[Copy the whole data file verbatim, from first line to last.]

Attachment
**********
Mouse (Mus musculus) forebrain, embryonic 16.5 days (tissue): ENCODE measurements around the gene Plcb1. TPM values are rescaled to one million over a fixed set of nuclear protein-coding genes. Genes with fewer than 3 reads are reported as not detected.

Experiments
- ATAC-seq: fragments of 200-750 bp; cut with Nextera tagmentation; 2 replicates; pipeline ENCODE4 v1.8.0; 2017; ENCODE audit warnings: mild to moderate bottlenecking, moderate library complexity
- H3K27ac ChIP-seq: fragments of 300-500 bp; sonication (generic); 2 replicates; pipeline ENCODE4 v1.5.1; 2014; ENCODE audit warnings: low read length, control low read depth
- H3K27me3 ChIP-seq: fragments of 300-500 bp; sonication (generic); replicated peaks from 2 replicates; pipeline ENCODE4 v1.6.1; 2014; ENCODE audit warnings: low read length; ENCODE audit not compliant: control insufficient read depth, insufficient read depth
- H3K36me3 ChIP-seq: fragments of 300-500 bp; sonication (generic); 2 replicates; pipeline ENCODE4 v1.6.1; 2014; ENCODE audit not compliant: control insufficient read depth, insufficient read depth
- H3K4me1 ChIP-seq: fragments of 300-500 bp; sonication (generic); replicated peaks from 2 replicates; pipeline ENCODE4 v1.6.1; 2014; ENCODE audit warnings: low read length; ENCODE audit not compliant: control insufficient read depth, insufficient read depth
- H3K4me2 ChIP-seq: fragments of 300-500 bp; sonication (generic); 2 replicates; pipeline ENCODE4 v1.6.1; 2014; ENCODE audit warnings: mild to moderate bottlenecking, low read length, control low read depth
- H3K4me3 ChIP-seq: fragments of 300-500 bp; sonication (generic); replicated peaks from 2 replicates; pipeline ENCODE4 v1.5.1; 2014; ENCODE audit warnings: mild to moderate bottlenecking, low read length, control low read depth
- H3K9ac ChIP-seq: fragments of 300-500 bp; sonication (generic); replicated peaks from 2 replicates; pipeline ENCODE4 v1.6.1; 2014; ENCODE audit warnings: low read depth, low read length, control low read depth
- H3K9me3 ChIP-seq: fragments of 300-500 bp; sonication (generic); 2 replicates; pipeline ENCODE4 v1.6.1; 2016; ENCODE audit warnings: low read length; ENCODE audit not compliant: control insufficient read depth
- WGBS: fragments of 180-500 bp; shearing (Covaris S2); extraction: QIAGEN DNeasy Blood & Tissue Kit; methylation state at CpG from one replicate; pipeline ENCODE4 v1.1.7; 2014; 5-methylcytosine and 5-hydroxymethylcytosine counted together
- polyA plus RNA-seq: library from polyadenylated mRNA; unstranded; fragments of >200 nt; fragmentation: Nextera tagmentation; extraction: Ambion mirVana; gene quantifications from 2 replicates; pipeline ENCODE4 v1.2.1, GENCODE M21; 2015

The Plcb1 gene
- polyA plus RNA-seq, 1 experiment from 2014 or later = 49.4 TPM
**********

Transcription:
Mouse (Mus musculus) forebrain, embryonic 16.5 days (tissue): ENCODE measurements around the gene Plcb1. TPM values are rescaled to one million over a fixed set of nuclear protein-coding genes. Genes with fewer than 3 reads are reported as not detected.

Experiments
- ATAC-seq: fragments of 200-750 bp; cut with Nextera tagmentation; 2 replicates; pipeline ENCODE4 v1.8.0; 2017; ENCODE audit warnings: mild to moderate bottlenecking, moderate library complexity
- H3K27ac ChIP-seq: fragments of 300-500 bp; sonication (generic); 2 replicates; pipeline ENCODE4 v1.5.1; 2014; ENCODE audit warnings: low read length, control low read depth
- H3K27me3 ChIP-seq: fragments of 300-500 bp; sonication (generic); replicated peaks from 2 replicates; pipeline ENCODE4 v1.6.1; 2014; ENCODE audit warnings: low read length; ENCODE audit not compliant: control insufficient read depth, insufficient read depth
- H3K36me3 ChIP-seq: fragments of 300-500 bp; sonication (generic); 2 replicates; pipeline ENCODE4 v1.6.1; 2014; ENCODE audit not compliant: control insufficient read depth, insufficient read depth
- H3K4me1 ChIP-seq: fragments of 300-500 bp; sonication (generic); replicated peaks from 2 replicates; pipeline ENCODE4 v1.6.1; 2014; ENCODE audit warnings: low read length; ENCODE audit not compliant: control insufficient read depth, insufficient read depth
- H3K4me2 ChIP-seq: fragments of 300-500 bp; sonication (generic); 2 replicates; pipeline ENCODE4 v1.6.1; 2014; ENCODE audit warnings: mild to moderate bottlenecking, low read length, control low read depth
- H3K4me3 ChIP-seq: fragments of 300-500 bp; sonication (generic); replicated peaks from 2 replicates; pipeline ENCODE4 v1.5.1; 2014; ENCODE audit warnings: mild to moderate bottlenecking, low read length, control low read depth
- H3K9ac ChIP-seq: fragments of 300-500 bp; sonication (generic); replicated peaks from 2 replicates; pipeline ENCODE4 v1.6.1; 2014; ENCODE audit warnings: low read depth, low read length, control low read depth
- H3K9me3 ChIP-seq: fragments of 300-500 bp; sonication (generic); 2 replicates; pipeline ENCODE4 v1.6.1; 2016; ENCODE audit warnings: low read length; ENCODE audit not compliant: control insufficient read depth
- WGBS: fragments of 180-500 bp; shearing (Covaris S2); extraction: QIAGEN DNeasy Blood & Tissue Kit; methylation state at CpG from one replicate; pipeline ENCODE4 v1.1.7; 2014; 5-methylcytosine and 5-hydroxymethylcytosine counted together
- polyA plus RNA-seq: library from polyadenylated mRNA; unstranded; fragments of >200 nt; fragmentation: Nextera tagmentation; extraction: Ambion mirVana; gene quantifications from 2 replicates; pipeline ENCODE4 v1.2.1, GENCODE M21; 2015

The Plcb1 gene
- polyA plus RNA-seq, 1 experiment from 2014 or later = 49.4 TPM